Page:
by Rob Cooper
1 July 2012
Scientists 'will say they are
99.99% certain' the particle has been found.
Leading physicists have been invited to event,
that Higgs boson particle has been found.
'God Particle' gives particles that make up atoms their mass.
Fermi Lab in Chicago also 'closing in' on proof of Higgs boson.
CERN will announce that
the elusive Higgs boson 'God Particle' has been found at a press
conference next week, it is believed.
Five leading theoretical physicists have been invited to the event
on Wednesday - sparking speculation that the particle has been
the Large Hadron Collider are expected to
say they are 99.99 per cent certain it has been found - which is
known as 'four sigma' level.
Big enough to matter:
The collider, formed
of superconducting magnets,
17miles or 27km - and is sensitive to the moon's gravity
particle accelerator - It is within these tubes that physicists are
hunting for the 'God' particle
...that the Higgs Boson subatomic particle exists
48 years ago
Thank God this wasn't our sun! Hubble spots planet shedding
atmosphere following solar flare outburst
Peter Higgs, the Edinburgh University emeritus professor of
physics that the particle is named after, is among those who have
been called to the press conference in Switzerland.
Peter Higgs, the
professor the particle is named after,
has been asked to
attend the press conference at Cern
The management at Cern want the two
teams of scientists to reach the 'five sigma' level of certainty
with their results - so they are 99.99995 per cent sure - such is
the significance of the results.
Tom Kibble, 79, the emeritus professor of physics at Imperial
College London, has also been invited but is unable to attend.
He told the Sunday Times:
'My guess is that is must be a
pretty positive result for them to be asking us out there.'
The Higgs boson is regarded as the key
to understanding the universe.
Physicists say its job is to give the
particles that make up atoms their mass.
Without this mass, these particles would zip though the cosmos at
the speed of light, unable to bind together to form the atoms that
make up everything in the universe, from planets to people.
The collider, housed in an 18-mile tunnel buried deep underground
near the French-Swiss border, smashes beams of protons - sub-atomic
particles - together at close to the speed of light, recreating the
conditions that existed a fraction of a second after the Big Bang.
If the physicists’ theory is correct, a few Higgs bosons should be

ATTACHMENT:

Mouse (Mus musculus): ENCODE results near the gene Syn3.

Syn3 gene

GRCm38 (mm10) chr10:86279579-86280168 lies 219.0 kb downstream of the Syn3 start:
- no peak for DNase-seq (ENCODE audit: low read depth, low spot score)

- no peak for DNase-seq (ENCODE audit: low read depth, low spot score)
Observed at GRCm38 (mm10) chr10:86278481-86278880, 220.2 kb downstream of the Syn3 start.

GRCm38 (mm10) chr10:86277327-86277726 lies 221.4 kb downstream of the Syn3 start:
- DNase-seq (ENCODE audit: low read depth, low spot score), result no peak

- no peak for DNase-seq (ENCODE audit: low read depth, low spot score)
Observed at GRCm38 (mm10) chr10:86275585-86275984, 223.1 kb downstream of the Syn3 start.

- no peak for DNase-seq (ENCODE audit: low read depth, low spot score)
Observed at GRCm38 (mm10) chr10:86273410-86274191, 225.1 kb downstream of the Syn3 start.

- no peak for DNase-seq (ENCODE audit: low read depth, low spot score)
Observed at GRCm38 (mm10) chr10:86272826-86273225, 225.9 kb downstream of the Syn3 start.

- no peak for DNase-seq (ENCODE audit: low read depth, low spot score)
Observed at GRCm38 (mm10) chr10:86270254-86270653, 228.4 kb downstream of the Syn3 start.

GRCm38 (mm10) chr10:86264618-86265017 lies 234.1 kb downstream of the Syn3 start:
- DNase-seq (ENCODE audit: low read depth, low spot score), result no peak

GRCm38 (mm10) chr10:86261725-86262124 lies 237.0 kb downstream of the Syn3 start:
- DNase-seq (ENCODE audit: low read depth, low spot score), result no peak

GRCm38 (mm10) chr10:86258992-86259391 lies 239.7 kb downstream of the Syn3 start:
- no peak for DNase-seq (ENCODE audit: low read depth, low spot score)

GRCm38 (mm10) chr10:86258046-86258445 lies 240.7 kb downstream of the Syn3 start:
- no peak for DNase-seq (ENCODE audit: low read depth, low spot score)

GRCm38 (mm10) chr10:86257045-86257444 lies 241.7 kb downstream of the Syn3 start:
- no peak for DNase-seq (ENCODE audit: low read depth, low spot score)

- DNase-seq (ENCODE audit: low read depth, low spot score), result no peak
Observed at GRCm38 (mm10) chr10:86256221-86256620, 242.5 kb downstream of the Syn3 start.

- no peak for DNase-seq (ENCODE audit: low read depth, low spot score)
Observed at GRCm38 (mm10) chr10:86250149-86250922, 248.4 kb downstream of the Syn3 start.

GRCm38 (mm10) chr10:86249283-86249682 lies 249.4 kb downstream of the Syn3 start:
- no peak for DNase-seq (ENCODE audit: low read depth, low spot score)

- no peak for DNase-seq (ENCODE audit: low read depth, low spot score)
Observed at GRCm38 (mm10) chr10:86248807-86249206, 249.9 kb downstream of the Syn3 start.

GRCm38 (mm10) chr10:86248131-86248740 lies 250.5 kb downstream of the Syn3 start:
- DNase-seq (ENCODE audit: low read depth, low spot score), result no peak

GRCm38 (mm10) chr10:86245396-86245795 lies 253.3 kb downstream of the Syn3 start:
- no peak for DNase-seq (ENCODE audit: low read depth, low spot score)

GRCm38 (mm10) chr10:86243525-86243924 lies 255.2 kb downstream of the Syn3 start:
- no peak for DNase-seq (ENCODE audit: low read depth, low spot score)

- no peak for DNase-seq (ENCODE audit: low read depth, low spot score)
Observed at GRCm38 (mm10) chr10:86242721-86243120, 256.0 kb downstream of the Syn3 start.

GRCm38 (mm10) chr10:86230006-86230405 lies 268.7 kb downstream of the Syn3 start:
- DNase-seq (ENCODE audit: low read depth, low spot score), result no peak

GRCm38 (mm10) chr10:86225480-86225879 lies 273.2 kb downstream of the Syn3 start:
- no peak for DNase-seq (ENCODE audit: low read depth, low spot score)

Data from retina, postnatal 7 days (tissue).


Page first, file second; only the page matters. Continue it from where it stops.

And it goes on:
created in every trillion collisions, before rapidly decaying.
A full moon disrupts
An aerial view of the
Swiss-French border, indicating the route of the Large Hadron
This decay would leave behind a
‘footprint’ that would show up as a bump in their graphs.
However, despite 1,600 trillion collisions being created in the
tunnel - there have been fewer than 300 potential Higgs particles.
Now it is thought that two separate teams of scientists, who run
independent experiments in secret from each other, have both
uncovered evidence of the particle.
However, the two groups,
ATLAS, are expected to stop short
of confirming its existence.
Also Finds Evidence fro Higgs Boson
Physicists at a U.S. laboratory say are
also close to proving the existence of the Higgs boson.
The announcement by the Fermi National Accelerator Lab outside
Chicago came two days before physicists at CERN are set to unveil
their own findings in the Higgs hunt.
The Fermilab scientists found hints of the Higgs in the debris from
trillions of collisions between beams of protons and anti-protons
over 10 years at the lab's now-shuttered
But the evidence still fell short of the scientific threshold for
proof of the discovery of the particle, they said, in that the same
collision debris hinting at the existence of the Higgs could also
come from other subatomic particles.
'This is the best answer that is out
there at the moment,' said physicist Rob Roser of Fermilab,
which is run by the U.S. Department of Energy.
data strongly point toward the existence of the Higgs boson, but
it will take results from the experiments at the Large Hadron
Collider in Europe to establish a firm discovery.'
Physicists not connected to Fermilab
expressed cautious optimism that the long-sought particle had
finally been found.
'These intriguing hints from the
Tevatron appear to support the results from the LHC shown at
CERN in December,' said Dan Tovey, professor of particle physics